What will Russia's investments in Africa yield?
Russia hosted a summit and economic forum with high-level delegations from African states last week in Sochi. In his opening remarks Putin announced debt relief amounting to 20 billion dollars. Commentators suspect Moscow wants to revive the past and strengthen its presence in Africa once more. But they take a critical view of the investments this entails.
Putin is looking for new friends
After China, Russia is now also trying to regain a foothold in Africa, Ilta-Sanomat comments:
“When the Soviet Union was still strong it was a significant player in Africa. ... After its collapse Moscow's influence disappeared, but now Putin is bringing Russia back to the continent. Behind all this is the race for raw materials and the knowledge that China has already invested tens of billions of dollars in various projects there. ... Since relations with the US and Europe are tense, Moscow has a strong desire to make new friends. In Africa, Putin may find leaders who are ready to do different types of business with Moscow without letting international rules or human rights obligations interfere.”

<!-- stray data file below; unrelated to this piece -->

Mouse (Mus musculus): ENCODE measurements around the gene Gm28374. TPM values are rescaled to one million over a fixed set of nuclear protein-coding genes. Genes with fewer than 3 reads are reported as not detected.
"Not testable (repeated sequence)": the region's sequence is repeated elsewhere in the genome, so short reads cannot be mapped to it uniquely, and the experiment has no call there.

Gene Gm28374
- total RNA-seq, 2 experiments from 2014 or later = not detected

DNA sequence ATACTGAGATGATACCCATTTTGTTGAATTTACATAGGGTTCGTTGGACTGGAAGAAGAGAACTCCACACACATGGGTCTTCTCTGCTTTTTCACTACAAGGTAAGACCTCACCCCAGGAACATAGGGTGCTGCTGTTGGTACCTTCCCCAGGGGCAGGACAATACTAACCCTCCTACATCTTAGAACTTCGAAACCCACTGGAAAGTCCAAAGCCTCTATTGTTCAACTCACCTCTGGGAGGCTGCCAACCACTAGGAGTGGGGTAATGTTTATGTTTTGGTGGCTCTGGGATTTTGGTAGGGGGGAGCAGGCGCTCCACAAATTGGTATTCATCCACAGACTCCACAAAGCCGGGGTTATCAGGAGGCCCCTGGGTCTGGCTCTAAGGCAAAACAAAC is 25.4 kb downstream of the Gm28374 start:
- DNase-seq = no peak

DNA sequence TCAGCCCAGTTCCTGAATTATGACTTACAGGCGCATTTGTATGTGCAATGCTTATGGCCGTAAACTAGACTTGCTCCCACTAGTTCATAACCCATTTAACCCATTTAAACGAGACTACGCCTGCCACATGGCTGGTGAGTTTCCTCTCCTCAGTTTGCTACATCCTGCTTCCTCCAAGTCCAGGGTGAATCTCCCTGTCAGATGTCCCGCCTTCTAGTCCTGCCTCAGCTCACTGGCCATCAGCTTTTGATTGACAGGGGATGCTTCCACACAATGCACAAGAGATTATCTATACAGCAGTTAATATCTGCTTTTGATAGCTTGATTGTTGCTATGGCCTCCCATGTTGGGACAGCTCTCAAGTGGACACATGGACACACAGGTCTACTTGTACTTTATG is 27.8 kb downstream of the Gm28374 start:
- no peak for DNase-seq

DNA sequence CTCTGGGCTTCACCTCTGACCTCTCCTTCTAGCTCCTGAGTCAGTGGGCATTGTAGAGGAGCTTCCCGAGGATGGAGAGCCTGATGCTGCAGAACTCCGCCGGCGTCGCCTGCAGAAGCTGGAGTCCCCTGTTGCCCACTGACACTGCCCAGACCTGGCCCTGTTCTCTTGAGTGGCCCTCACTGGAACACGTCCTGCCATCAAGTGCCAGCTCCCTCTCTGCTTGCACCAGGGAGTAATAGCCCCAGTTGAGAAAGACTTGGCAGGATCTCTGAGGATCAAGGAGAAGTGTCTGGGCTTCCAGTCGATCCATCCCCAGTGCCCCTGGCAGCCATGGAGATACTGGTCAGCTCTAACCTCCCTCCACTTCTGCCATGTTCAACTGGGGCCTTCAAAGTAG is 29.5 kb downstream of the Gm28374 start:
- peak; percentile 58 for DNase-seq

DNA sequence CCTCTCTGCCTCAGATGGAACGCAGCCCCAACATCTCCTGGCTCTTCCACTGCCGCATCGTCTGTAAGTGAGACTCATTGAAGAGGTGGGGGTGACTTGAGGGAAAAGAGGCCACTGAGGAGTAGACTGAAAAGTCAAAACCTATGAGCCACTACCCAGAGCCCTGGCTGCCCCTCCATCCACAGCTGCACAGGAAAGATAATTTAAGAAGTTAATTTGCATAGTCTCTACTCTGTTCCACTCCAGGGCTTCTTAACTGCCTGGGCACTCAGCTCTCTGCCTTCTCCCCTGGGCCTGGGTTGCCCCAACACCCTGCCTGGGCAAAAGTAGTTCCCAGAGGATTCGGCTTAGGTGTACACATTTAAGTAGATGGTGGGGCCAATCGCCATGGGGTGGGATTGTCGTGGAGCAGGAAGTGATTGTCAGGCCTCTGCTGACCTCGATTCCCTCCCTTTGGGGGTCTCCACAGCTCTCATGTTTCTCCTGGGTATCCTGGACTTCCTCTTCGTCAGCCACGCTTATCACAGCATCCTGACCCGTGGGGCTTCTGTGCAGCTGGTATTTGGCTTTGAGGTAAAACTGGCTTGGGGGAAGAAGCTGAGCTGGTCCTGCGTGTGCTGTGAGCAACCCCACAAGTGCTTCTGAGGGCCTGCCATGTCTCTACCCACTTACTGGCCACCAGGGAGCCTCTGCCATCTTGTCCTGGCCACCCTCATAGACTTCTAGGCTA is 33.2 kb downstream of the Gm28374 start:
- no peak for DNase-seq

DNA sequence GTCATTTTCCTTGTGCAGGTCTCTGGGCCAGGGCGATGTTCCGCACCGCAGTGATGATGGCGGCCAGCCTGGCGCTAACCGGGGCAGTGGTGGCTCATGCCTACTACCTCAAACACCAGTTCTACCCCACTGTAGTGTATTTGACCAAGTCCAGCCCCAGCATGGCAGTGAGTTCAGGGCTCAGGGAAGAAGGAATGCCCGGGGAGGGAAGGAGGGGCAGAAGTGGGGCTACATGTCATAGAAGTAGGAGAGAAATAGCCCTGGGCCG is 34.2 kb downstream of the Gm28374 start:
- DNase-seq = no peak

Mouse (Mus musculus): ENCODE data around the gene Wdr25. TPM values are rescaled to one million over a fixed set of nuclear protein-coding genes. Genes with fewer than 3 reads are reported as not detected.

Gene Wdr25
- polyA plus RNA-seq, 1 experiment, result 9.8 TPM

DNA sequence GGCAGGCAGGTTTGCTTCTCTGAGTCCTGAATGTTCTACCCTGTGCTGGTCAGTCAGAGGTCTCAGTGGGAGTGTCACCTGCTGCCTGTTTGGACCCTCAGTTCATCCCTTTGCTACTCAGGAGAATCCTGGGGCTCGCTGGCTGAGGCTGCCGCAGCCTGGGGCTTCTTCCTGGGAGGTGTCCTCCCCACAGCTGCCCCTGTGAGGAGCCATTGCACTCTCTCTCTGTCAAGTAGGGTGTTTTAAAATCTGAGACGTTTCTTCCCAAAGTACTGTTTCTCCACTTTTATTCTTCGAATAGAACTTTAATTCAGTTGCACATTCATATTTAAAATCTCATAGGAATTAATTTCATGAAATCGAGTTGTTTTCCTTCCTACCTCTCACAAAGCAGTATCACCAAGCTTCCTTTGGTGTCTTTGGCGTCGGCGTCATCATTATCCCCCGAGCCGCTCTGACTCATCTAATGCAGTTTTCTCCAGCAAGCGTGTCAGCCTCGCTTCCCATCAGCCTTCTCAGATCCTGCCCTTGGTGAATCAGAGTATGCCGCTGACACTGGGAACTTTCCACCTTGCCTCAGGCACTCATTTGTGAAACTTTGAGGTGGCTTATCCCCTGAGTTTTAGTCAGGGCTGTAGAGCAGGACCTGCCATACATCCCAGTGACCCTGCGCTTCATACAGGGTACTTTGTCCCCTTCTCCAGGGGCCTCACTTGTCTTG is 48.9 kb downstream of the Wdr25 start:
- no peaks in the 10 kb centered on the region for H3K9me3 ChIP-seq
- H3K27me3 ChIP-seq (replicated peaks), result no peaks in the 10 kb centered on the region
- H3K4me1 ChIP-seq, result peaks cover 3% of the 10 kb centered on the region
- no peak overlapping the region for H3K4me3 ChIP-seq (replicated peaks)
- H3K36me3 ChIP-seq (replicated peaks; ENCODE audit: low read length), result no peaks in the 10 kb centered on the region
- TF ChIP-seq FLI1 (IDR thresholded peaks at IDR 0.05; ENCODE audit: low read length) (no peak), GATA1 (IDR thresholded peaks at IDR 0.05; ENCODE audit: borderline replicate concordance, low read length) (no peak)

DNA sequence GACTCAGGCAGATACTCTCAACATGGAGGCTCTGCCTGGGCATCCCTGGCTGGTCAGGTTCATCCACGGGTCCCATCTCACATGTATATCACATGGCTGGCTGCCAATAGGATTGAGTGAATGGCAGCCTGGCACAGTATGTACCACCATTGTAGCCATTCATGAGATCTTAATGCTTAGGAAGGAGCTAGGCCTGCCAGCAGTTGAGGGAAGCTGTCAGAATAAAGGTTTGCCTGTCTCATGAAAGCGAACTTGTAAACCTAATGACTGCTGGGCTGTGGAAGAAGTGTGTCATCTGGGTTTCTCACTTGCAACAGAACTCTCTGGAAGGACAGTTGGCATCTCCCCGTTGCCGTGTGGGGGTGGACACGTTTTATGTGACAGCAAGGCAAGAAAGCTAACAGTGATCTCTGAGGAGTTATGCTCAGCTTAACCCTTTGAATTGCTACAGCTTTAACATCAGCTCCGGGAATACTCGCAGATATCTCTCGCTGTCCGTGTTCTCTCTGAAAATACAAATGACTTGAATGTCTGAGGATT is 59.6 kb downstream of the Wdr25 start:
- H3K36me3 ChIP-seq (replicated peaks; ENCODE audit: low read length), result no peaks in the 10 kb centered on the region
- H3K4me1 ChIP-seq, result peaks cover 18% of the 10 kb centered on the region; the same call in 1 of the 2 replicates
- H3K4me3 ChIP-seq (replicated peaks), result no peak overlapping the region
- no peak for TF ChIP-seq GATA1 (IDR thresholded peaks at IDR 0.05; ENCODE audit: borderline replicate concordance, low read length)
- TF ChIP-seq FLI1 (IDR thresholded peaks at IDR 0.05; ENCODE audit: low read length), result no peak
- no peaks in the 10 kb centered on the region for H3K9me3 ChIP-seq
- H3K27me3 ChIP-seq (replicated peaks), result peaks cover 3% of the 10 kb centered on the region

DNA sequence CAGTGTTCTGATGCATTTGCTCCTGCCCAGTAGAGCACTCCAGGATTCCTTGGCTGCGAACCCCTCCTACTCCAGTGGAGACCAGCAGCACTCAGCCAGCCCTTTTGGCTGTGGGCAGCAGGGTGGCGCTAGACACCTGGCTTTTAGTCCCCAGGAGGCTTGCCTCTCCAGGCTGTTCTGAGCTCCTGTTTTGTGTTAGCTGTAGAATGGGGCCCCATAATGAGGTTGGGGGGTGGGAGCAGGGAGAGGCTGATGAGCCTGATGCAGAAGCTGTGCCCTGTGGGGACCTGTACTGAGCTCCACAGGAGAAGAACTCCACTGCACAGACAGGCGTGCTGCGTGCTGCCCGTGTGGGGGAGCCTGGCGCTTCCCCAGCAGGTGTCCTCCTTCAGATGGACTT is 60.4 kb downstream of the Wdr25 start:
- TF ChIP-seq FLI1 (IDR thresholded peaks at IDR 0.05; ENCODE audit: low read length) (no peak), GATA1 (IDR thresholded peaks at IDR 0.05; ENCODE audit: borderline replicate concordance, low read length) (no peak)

This money is needed at home
Echo of Moscow takes a critical view of the debt relief, arguing that the money is needed for Russia's health care budget:
“All of the tribal chiefs in the room loudly applauded the Russian czar. But what do Russia's doctors think? The sum is roughly equivalent to the expenses in all the regional budgets of the Russian health care system. The average monthly salary of a doctor in Krasnoyarsk is 50,000 roubles [roughly 700 euros]. [With 20 billion more in the budget] they could earn a good 110,000 roubles, since salaries account for 80 percent of the costs. Yet the debt relief wasn't the end of it: we've also granted our African comrades loans amounting to 14 billion dollars. Money earned by the Russian people. Then there are contracts worth around 12 to 13 billion dollars. With all that money, a country doctor could easily earn 200,000 roubles.”